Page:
Friday, February 22, 2013

Reversal of fortune and settlement colonies

Acemoglu and others have discussed the concept of reversal of fortune, the idea that the areas with high income per capita around the 1500s (basically the areas colonized by Europeans in the Americas and Asia) became relatively poor, and vice versa. The idea is that there is a negative relationship between economic prosperity in 1500 and income per capita today. They suggest that the type of settlement and the institutions built by colonizers explain the apparent paradox.

The idea is that in settlement colonies, were more equalitarian societies were built, institutions protected property rights and led to higher investment and growth (à la North). They use the mortality rates associated to a particular region as an instrument for the type of settlement and institutions built by European colonizers. High mortality rates imply low European population density, more indigenous or African slaves, and more unequal institutions, with less protection of property rights.

It is a clever argument, no doubt (put forward by Engerman and Sokoloff, in fact), and more importantly a creative use of the notion of settlement colonies.* I have several problems with it, nonetheless. It is far from clear that equality is really connected to growth, and that causality runs from Western type property rights to growth, rather than vice-versa. I tend to spend quite a bit of time on this in my Latin American History classes. There are also significant problems with Engerman and Sokoloff's notion that institutions responded to factor endowments [fundamentally the idea that in capital-abundant/labor-scarce societies, wages were high leading to technological development; yes the capital debates again, but I'll leave this for another time].

Recently I found the graph below in Angus Maddison's Contours of the World Economy 1-2030 AD: Essays in Macro-Economic History.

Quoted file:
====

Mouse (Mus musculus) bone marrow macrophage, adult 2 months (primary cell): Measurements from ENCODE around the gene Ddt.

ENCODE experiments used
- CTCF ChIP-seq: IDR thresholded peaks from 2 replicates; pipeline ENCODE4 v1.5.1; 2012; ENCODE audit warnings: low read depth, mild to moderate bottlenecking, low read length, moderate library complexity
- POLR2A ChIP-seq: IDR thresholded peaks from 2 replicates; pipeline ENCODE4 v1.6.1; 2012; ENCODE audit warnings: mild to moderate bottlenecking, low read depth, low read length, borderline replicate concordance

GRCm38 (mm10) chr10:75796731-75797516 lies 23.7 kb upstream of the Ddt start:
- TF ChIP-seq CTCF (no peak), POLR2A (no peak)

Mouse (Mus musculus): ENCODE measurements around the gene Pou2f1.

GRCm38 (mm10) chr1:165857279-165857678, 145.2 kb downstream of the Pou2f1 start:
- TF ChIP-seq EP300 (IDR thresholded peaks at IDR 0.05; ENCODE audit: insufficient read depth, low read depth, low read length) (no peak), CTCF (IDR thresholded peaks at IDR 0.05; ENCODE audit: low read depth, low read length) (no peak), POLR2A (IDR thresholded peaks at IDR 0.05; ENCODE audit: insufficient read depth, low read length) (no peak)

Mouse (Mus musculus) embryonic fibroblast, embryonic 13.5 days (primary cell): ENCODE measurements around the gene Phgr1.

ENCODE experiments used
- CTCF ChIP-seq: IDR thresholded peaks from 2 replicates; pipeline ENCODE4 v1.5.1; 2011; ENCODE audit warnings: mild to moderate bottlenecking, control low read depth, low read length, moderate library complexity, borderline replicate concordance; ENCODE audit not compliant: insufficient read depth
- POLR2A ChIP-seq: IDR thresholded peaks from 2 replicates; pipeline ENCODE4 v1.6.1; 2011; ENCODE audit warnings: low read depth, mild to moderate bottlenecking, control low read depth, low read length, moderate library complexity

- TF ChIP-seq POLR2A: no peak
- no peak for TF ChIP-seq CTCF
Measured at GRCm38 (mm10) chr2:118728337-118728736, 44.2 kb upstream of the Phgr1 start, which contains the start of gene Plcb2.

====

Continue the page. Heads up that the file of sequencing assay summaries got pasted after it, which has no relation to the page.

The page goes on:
The graph shows that Southern Europe, North Africa, and the Eastern Mediterranean were the high income regions, while Northern Europe was relatively poor. In this case, in fact, disease is not a good guide for the type of institutions built in the different regions. Other than the Italian Peninsula, it is the Nile Valley, i.e. Egypt, that had the highest income per capita during the Roman Empire. The Reversal of Fortune is also evident in this case, with France having a significantly higher income per capita than Egypt, for example. It is hard, however, to think that mortality rates associated to tropical diseases (with Southern Europe and North Africa closer to the Tropics) would have something to do with this particular reversal of fortune.

It was the region of older agricultural settlement, more urbanized, more directly connected with Eastern trade, the Eastern Mediterranean part of the of the Empire that was more developed, and that survived for a longer period (until the Turkish conquest of Constantinople in 1453). The reasons for the reversal of fortune in this case, are connected to the rise of the Atlantic economy, related to the Great Discoveries, and the expansion of the African route to Asia. If you ask me, more relevant than the incentives provided by property rights in explaining the Portuguese (and then Dutch and British) search for the alternative routes to Asia, is the rising and changing patterns of demand in Western Europe (and success is based on the naval-military advantage, Guns and Sails, Cipolla would say). But for our purposes here it is only relevant to note that mortality rates no longer seem a relevant instrument for the types of institutions.

* Moses Finley suggests that the idea of settlement versus exploitation colonies (note that Acemoglu et al., avoid the use of the term colonies of exploitation referring only to the settlement ones) was originally developed by Wilhelm Roscher of the German Historical School and later by Paul Leroy-Beaulieu, a liberal (in the European sense of the word) French economist.